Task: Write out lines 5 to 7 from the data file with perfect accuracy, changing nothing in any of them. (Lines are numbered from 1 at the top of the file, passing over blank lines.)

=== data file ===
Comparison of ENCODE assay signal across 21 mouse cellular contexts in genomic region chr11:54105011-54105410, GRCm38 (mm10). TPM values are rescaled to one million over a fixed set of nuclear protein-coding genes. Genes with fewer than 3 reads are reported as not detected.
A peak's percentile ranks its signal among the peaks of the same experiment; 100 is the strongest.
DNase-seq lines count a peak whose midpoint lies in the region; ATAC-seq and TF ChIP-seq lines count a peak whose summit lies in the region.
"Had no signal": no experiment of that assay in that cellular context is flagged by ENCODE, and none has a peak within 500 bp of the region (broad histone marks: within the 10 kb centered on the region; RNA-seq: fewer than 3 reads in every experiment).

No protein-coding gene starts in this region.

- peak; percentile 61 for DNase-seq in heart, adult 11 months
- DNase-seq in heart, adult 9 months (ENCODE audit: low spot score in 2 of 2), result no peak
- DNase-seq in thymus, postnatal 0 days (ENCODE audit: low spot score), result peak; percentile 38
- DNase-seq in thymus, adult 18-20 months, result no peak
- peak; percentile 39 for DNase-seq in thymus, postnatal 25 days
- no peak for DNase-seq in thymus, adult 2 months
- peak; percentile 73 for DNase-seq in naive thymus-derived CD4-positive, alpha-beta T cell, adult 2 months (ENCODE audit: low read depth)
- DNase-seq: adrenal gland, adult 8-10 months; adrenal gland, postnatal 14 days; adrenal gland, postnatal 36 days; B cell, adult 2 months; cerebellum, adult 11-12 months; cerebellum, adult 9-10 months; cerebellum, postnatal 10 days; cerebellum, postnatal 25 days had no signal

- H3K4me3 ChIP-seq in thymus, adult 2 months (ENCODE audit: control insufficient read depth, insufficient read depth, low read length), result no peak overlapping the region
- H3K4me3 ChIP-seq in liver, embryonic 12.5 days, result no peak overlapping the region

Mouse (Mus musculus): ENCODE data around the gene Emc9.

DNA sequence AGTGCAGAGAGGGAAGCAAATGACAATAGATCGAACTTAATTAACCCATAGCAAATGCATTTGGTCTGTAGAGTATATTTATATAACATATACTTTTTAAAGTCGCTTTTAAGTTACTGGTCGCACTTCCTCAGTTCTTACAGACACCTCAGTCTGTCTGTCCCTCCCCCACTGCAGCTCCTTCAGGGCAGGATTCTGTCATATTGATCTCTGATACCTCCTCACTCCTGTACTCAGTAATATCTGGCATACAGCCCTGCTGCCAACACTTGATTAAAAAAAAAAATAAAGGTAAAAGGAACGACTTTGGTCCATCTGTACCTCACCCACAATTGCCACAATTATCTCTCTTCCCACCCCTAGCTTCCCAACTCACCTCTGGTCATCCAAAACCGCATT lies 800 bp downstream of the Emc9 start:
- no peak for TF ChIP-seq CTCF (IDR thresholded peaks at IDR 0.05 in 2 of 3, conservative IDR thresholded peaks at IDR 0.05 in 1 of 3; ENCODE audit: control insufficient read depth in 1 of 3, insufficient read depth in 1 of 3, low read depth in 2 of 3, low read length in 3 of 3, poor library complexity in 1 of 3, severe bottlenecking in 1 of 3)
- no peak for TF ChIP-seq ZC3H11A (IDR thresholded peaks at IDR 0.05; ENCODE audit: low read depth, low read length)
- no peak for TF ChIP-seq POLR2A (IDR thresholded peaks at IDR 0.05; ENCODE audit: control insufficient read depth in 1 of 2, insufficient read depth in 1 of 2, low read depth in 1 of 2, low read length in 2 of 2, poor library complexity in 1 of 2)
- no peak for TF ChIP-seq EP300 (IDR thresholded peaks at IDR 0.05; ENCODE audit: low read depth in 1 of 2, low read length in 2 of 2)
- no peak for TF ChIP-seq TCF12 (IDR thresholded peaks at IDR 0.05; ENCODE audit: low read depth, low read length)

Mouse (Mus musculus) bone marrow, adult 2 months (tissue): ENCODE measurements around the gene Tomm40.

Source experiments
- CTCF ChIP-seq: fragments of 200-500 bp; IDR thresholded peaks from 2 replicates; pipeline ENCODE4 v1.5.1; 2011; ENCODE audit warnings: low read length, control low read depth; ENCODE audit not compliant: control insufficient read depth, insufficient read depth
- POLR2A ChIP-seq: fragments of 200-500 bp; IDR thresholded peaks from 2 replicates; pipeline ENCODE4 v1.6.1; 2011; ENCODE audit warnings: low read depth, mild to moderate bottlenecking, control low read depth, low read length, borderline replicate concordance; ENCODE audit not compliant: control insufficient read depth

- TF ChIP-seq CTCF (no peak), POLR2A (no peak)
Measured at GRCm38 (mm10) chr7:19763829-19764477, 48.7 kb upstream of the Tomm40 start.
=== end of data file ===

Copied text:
No protein-coding gene starts in this region.

- peak; percentile 61 for DNase-seq in heart, adult 11 months
- DNase-seq in heart, adult 9 months (ENCODE audit: low spot score in 2 of 2), result no peak